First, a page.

Just over a year ago, on May 10, Claude Garrett walked out of the Riverbend Maximum Security Institution in Nashville, Tennessee, and into the arms of his daughter, Deana. Exonerated after 30 years for a murder he always swore he did not commit, Claude had fought tirelessly for his freedom. After two trials, decades of appeals, and an unsuccessful parole hearing in 2018, it ultimately took an admission from the same office that convicted him that the case was bogus for him to finally be released.
Waiting for him outside the prison alongside his daughter were lawyers with the Tennessee Innocence Project as well as Claude’s most devoted advocates: his pen pal-turned-mentor, Denny Griswold, and his loyal friend and staunch supporter, veteran fire investigator Stuart Bayne. There were hugs and handshakes and some brief words for the press. Then he got into Deana’s car and rode away.
Claude spent the next few months making up for lost time. He swam in the ocean on Father’s Day and played basketball on the Fourth of July. He stared at the stars with Deana and wrestled and took selfies with his grandson. He went to church with Denny, whose prison ministry first brought them together. And he visited the grave of his mother, Betty, who had always hoped to see him exonerated.
Claude also got good at texting. He sent memes and funny messages and inspirational quotes. “Surround yourself with people who push you to do and be better,” read one he sent me last summer. “No drama and negativity. Just higher goals and higher motivation.”
I first met Claude at Riverbend while working on a piece about his case. Published in 2015, my investigation told the story of how he had been sent to prison for life for the murder of his girlfriend, Lorie Lance, who died in a fire in the couple’s home outside Nashville in 1992. His conviction was rooted in junk science — evidence once believed to indicate arson that had since been debunked. Eventually my coverage caught the attention of the local district attorney, whose conviction review unit reinvestigated the case. By the time Claude walked out of prison, we had been talking for nine years. But in many ways, I was only just starting to know him.
Early one morning in mid-September, Claude called out of the blue and asked if I wanted to meet for coffee. A couple of hours later, we were on the patio of a cafe downtown. It was a beautiful, clear day. One of Nashville’s major music events, AMERICANAFEST, was underway, and the place was packed. But Claude didn’t mind. He was taking it in, enjoying the scene. “Everybody’s out, moving around, enjoying life,” he said.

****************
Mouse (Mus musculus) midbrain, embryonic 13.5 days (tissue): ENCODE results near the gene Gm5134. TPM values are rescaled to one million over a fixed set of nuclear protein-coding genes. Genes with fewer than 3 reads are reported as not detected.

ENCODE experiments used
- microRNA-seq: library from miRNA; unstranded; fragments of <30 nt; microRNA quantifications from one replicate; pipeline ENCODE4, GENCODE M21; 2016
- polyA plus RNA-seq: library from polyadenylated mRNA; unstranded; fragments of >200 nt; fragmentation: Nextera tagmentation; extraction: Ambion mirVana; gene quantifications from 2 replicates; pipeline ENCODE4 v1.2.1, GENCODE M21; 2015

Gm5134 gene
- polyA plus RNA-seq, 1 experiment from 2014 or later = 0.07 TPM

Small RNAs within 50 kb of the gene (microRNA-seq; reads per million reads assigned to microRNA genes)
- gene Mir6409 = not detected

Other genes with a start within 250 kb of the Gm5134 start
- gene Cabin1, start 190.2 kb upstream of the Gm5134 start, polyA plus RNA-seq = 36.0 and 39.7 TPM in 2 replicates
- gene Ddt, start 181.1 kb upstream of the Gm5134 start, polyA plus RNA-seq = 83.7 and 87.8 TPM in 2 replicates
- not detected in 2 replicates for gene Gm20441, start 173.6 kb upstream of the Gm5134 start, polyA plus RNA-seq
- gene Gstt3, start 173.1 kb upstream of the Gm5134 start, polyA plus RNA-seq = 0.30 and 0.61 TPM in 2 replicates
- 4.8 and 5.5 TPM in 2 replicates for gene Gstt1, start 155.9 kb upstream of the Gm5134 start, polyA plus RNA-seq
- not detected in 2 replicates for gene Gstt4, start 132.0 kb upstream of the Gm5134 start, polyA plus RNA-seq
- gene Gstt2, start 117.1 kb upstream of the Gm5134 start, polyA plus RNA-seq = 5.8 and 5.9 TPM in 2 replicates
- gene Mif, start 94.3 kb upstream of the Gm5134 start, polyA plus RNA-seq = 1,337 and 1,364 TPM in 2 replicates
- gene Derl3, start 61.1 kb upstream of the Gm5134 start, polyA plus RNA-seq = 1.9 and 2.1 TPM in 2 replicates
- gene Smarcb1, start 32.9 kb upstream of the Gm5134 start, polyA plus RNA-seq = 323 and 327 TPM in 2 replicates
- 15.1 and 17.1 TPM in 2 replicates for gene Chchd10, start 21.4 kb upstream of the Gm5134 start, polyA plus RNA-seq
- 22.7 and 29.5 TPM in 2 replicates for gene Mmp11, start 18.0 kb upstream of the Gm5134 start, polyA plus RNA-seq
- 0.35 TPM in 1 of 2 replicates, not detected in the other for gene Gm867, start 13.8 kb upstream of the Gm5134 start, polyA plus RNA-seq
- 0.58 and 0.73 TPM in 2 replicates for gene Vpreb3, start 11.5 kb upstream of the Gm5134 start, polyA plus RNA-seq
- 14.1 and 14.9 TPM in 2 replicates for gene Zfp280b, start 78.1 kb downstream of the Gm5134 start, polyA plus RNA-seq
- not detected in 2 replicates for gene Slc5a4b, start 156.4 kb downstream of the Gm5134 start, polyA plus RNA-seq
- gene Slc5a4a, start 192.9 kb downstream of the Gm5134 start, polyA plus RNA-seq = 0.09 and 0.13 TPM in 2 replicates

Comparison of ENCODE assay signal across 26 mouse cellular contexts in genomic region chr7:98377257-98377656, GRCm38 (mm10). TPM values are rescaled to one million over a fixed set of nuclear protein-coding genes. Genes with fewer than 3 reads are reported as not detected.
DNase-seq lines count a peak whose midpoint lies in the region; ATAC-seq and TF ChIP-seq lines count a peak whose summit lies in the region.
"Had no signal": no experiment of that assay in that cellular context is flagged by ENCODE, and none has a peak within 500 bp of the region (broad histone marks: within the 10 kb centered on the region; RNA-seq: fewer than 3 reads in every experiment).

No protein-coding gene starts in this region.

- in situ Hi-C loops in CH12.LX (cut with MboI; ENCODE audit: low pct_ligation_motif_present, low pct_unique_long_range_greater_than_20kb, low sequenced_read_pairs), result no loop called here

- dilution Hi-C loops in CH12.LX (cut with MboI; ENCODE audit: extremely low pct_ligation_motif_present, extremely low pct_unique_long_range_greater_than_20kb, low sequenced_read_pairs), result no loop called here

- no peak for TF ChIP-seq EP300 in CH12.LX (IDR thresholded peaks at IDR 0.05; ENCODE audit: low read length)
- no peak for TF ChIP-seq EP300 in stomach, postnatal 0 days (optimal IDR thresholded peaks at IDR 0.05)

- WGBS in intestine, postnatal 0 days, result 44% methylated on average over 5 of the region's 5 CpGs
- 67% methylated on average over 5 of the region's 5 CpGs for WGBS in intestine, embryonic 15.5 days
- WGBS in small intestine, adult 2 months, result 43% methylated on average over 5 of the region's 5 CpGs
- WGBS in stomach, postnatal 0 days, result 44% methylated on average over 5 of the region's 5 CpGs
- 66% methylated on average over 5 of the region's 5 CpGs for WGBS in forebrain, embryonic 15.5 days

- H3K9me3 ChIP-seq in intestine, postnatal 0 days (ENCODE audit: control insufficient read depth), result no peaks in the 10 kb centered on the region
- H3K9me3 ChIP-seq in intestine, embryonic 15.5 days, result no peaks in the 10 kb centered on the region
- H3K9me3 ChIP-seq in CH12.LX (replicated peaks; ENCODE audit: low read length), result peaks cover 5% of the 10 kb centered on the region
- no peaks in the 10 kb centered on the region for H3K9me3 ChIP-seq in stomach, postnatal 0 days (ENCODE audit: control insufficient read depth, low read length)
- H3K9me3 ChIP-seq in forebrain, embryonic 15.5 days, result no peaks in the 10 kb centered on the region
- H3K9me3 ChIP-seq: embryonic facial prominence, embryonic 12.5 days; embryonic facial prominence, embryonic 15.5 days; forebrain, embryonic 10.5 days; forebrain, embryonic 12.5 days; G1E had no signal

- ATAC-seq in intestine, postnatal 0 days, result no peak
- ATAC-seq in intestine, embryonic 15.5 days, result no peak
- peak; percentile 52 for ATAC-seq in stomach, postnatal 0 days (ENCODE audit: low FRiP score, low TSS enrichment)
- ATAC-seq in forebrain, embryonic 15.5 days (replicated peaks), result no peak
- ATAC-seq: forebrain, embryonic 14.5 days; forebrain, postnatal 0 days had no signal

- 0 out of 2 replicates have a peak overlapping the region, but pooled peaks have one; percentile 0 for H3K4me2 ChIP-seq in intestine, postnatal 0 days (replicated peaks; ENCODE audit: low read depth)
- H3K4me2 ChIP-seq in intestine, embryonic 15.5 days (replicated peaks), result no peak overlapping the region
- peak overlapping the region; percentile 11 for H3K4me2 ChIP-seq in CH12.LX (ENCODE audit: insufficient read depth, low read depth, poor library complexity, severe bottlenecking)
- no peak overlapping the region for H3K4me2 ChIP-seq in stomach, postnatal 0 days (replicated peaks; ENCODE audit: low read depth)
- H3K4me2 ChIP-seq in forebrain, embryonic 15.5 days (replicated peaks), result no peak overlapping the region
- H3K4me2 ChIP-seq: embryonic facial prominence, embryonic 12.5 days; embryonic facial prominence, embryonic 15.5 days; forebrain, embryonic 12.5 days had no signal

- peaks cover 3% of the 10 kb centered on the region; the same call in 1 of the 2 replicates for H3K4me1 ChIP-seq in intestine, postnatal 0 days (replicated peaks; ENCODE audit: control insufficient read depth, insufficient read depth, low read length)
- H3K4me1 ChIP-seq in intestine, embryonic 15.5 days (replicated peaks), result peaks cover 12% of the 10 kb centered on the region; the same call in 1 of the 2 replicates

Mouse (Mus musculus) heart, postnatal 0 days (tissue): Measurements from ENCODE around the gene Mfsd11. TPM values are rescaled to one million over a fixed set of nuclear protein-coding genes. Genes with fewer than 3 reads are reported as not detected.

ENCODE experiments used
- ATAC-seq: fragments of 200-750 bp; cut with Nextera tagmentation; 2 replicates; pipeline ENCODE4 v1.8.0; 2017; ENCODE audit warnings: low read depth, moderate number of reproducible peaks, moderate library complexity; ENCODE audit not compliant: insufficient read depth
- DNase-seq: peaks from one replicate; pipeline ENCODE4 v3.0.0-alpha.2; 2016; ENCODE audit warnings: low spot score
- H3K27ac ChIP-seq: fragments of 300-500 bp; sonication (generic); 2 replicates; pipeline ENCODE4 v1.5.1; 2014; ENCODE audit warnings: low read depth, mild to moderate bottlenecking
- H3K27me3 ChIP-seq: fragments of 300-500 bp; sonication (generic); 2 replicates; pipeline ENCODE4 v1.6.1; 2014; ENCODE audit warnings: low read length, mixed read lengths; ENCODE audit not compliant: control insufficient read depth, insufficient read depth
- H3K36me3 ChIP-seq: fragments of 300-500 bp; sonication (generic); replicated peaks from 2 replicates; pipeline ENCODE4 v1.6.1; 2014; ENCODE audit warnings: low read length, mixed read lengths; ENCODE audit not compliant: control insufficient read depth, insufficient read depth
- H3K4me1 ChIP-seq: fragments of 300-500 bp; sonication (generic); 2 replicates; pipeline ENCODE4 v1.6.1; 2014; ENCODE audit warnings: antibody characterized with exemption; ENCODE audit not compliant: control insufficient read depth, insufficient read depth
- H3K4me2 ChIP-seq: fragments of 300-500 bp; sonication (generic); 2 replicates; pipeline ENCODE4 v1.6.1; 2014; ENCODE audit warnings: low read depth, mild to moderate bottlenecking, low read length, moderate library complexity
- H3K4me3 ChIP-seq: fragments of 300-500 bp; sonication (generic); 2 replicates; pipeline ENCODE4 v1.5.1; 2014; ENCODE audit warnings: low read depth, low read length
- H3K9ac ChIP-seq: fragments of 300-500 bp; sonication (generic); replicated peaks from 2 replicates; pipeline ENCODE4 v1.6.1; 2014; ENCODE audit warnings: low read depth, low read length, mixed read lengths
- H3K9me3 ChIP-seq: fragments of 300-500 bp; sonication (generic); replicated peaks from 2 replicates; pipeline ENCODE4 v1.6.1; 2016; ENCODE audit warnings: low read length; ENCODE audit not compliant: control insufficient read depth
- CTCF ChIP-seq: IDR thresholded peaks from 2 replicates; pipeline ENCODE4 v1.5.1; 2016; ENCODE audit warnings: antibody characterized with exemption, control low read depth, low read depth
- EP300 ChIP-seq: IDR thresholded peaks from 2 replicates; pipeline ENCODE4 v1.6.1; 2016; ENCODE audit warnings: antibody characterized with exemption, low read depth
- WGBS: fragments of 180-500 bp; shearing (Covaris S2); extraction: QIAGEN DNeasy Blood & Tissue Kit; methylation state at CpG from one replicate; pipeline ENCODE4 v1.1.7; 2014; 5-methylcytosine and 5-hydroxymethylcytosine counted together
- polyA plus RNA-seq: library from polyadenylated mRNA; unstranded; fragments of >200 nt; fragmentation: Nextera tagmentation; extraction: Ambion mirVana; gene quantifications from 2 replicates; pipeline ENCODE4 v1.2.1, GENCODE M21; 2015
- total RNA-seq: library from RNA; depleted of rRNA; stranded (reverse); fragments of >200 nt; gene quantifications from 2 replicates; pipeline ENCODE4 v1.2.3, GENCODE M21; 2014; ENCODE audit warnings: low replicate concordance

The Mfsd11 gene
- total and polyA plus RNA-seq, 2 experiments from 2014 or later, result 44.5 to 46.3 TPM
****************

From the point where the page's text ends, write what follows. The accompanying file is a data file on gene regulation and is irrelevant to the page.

Claude had tried to keep a low profile after his release. He’d gone to North Carolina, where Deana lived, and had only recently moved with her family to Clarksville, northwest of Nashville. Deana, who ran a real estate agency, set him up in a rental property. He got a used car and a job doing plumbing and electric work — labor he’d done in prison for years. And he tried to help Deana when she needed it. She loved Halloween and started decorating well in advance. So that morning he’d gone to a Halloween store. He smiled mischievously revealing his costume for Deana’s upcoming party. “I want to go as a cop,” he said.
In early October, Garrett texted to say that the Tennessee Innocence Project was holding its annual fundraising gala. It seemed like an exciting opportunity to celebrate his release. But in truth, he was ambivalent about attending. For years he’d told people, “I don’t want to be anyone’s pet convict.” As proud as he was of his exoneration, he did not want to be defined by it.
In the end, he decided to go anyway. He took his friend Norman, whom he’d met in prison, as his guest. At the table alongside exonerees, Norman felt a little out of place (“I was the only one who was guilty”), but they had a good time. At one point the two accidentally locked themselves out of the enormous Music City Center and had to walk around the building. Norman, a lifelong smoker, was huffing and puffing. Claude teased him, asking, “Are you sure you’re going to make it?”